Sunday, December 11, 2011

Art critic Robert Hughes on His Personal History of 'Rome'

Newark Star-Ledger
Sunday, November 13, 2011, 7:10 AM
In 1959, the Australian art critic Robert Hughes was a 21-year-old student on his first visit to Rome. The city blew him away, from the Spanish Steps to the Coliseum, where gladiators fought each other to death 2,000 years ago.
Fifty-two years later, Hughes has written “Rome: A Cultural, Visual and Personal History” (Knopf, 500 pp., $35), in which he gives readers a fluid look at the Eternal City — from the founding myth of Romulus and Remus to the bloodthirsty Roman Empire, the medieval period, the Renaissance and present-day Rome. In Hughes’ intensely intimate view of the city, he delights in Julius Caesar being the biggest slave trafficker in Rome and the church murals of saints being tortured to death. Hughes muses on the relic hysteria of the Middle Ages, when every church had to have a drop of Jesus’ blood and the foot of a saint, and Michelangelo’s brutal journey to finishing the Sistine Chapel.
The 73-year-old Hughes was Time Magazine’s art critic from 1970 to 2001. He spoke with freelance writer Dylan Foley by telephone from his home in Manhattan.
Q. Imperial Rome was incredibly filthy, with garbage and excrement piled up on the street, as well as dead horses. How did the residents dispose of their chamber pots?
A. They would throw the coarse terra cotta pots out the window. There was a law saying that if you brained a passer-by with a night urn, you’d have to pay for their medical fees and lost work time.
Q. Santo Stefano Rotondo is a church famous for its murals showing how ancient saints were sliced, diced and broiled on their way to martyrdom. How did these murals affect you?
A. Being a once-practicing Catholic and suddenly being immersed in this Roman iconography, this stuff was very upfront, showing the hopes and fears of the church. They were much more vehement than the Catholic representations that I knew in Australia.
The murals were meant to be gory, to provoke pity and terror. I’ve thought of it as a Sistine Chapel for sentimental sadists. There is flogging, drowning and even cooking saints in boiling oil, like a Trastevere artichoke. Santo Stefano isn’t one of my favorite churches because I never really liked the art.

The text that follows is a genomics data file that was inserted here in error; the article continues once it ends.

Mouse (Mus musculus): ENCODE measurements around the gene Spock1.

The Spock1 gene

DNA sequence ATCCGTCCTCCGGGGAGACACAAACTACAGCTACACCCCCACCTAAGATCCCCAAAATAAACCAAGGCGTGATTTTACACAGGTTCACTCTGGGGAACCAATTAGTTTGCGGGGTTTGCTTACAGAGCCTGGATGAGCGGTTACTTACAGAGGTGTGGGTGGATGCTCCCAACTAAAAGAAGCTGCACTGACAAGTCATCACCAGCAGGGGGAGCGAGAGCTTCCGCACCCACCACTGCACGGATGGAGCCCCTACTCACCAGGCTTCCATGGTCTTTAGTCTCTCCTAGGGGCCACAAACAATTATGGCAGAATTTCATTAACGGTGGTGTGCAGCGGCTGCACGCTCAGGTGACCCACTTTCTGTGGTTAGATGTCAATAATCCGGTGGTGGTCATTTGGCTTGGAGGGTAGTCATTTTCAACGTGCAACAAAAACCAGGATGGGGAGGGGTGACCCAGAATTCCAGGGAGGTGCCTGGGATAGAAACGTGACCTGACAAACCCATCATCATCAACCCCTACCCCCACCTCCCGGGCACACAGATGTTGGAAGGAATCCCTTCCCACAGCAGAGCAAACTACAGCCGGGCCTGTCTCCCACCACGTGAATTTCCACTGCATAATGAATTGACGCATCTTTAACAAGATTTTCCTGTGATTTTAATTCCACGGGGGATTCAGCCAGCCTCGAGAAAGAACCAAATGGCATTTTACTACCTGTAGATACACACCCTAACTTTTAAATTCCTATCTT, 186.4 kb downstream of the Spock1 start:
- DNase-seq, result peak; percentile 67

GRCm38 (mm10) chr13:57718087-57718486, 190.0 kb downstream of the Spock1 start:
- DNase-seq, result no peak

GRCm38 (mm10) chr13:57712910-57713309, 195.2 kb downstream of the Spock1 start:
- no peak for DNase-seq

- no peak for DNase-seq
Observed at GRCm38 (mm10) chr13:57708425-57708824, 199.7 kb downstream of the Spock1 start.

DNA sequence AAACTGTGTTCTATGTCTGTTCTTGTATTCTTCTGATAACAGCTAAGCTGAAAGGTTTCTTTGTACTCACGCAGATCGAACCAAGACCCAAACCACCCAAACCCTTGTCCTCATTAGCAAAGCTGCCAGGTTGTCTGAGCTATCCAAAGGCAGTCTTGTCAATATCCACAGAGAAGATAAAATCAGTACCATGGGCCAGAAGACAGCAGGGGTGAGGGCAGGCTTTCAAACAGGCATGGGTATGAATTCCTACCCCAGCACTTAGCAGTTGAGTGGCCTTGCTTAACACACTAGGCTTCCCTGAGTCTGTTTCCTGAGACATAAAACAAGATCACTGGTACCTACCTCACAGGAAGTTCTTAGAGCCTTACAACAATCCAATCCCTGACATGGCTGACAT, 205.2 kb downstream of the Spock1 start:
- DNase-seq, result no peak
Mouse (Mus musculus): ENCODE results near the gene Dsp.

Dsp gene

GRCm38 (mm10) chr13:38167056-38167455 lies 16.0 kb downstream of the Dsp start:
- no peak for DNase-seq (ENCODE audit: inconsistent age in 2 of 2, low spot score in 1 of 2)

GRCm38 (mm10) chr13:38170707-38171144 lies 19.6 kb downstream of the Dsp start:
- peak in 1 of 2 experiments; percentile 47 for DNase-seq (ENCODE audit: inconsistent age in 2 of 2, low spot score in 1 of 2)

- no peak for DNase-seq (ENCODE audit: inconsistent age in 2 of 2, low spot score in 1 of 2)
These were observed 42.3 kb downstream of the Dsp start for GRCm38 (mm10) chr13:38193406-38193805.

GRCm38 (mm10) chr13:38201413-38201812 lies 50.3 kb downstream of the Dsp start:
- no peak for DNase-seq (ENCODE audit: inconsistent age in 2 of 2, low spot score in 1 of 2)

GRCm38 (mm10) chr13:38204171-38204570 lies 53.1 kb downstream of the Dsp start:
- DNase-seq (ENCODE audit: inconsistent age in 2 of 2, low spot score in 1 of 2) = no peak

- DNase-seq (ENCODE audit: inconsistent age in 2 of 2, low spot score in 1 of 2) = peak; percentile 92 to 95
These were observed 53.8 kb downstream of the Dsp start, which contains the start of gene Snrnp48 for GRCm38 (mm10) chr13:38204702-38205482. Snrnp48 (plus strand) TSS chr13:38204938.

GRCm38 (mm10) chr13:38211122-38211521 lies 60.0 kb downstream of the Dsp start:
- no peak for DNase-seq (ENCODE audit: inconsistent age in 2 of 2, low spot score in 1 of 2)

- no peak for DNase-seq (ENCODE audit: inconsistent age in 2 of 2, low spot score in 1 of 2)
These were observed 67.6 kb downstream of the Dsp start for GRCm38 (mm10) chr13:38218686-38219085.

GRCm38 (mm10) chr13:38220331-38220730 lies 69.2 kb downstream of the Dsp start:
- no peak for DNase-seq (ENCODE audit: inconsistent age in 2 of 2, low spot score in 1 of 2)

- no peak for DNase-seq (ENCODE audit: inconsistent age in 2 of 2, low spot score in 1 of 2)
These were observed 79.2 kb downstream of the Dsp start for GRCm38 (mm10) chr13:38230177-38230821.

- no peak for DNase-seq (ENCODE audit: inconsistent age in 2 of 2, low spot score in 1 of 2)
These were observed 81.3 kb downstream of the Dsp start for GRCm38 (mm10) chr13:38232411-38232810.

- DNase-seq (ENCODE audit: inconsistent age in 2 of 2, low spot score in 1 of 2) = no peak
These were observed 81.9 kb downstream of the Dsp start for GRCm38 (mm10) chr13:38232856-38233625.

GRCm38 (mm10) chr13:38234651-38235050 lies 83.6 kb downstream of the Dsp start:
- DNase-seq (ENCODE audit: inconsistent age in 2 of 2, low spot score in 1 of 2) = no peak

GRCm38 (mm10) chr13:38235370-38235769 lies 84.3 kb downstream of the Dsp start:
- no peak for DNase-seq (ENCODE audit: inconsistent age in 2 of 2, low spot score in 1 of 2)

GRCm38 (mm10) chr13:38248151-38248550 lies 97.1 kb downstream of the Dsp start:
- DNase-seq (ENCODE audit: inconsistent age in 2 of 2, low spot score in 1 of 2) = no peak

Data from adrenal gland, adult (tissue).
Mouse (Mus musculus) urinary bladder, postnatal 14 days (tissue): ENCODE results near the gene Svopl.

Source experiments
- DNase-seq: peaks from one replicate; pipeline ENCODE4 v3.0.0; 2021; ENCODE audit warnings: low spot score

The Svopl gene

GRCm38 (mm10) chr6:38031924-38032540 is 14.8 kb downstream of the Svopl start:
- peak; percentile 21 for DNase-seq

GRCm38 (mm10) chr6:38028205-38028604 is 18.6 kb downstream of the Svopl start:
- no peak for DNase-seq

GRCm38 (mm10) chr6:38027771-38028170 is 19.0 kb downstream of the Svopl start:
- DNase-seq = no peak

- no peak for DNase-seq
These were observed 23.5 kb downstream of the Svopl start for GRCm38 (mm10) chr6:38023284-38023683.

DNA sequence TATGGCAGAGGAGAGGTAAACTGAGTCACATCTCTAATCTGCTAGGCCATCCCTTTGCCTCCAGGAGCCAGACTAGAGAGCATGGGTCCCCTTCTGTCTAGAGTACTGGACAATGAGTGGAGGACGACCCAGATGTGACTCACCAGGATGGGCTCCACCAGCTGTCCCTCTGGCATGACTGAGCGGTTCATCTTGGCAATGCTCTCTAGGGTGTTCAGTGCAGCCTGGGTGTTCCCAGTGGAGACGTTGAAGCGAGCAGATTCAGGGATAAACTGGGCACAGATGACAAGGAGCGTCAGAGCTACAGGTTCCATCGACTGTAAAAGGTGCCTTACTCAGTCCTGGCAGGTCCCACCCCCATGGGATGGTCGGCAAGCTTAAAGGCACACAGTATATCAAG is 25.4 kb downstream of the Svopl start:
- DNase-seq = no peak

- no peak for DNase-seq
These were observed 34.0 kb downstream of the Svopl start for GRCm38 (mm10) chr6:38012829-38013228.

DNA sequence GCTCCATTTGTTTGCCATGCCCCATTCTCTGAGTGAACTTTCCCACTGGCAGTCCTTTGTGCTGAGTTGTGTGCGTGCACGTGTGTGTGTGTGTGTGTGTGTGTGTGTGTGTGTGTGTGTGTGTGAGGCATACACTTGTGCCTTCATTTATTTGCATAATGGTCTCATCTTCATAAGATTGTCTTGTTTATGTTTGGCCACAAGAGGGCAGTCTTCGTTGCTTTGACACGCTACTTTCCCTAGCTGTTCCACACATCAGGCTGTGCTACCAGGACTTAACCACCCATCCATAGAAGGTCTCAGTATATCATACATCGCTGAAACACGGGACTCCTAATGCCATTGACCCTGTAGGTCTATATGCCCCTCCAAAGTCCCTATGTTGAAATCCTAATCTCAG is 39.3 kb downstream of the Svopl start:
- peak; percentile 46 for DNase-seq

Q. If you were taking a nephew to Rome for the first time, what would you insist that he see?
A. I’d insist that any nephew should come with me to the important Baroque monuments. I’d definitely start him off with Gian Lorenzo Bernini’s 17th century masterworks, including the Barcaccia Fountain and the Cornaro Chapel. Rome is truly a Berninian city, par excellence. What Bernini is attempting to do is to ramp you up into a state of wonder, saying, “If this can’t do it, nothing can.”
Q. Can you tell me about the physical and emotional toll that the painting of the Sistine Chapel had on the great artist Michelangelo?
A. He wrote a poem where he said, “I’ve grown a goiter at this drudgery.” Michelangelo experienced fatigue, frustration and inspiration while painting the ceiling of the Sistine Chapel.
Q. At the end of the book, you go on a rant, comparing the Rome you first saw in 1959 to the Rome of 2011. Now, the museums and churches are swamped with tourists. How can you view art in Rome now?
A. Well, the historical sites are almost inaccessible, but by going repeatedly to them, you can have meaningful visits. The only way you can really appreciate a work of art is in relative silence. I don’t mean there should be an enforced silence, but the artwork should have an opportunity to talk directly to you. You can get this only by going to the same sites multiple times.

Friday, December 9, 2011

Mark Vonnegut on Coping with Mental Illness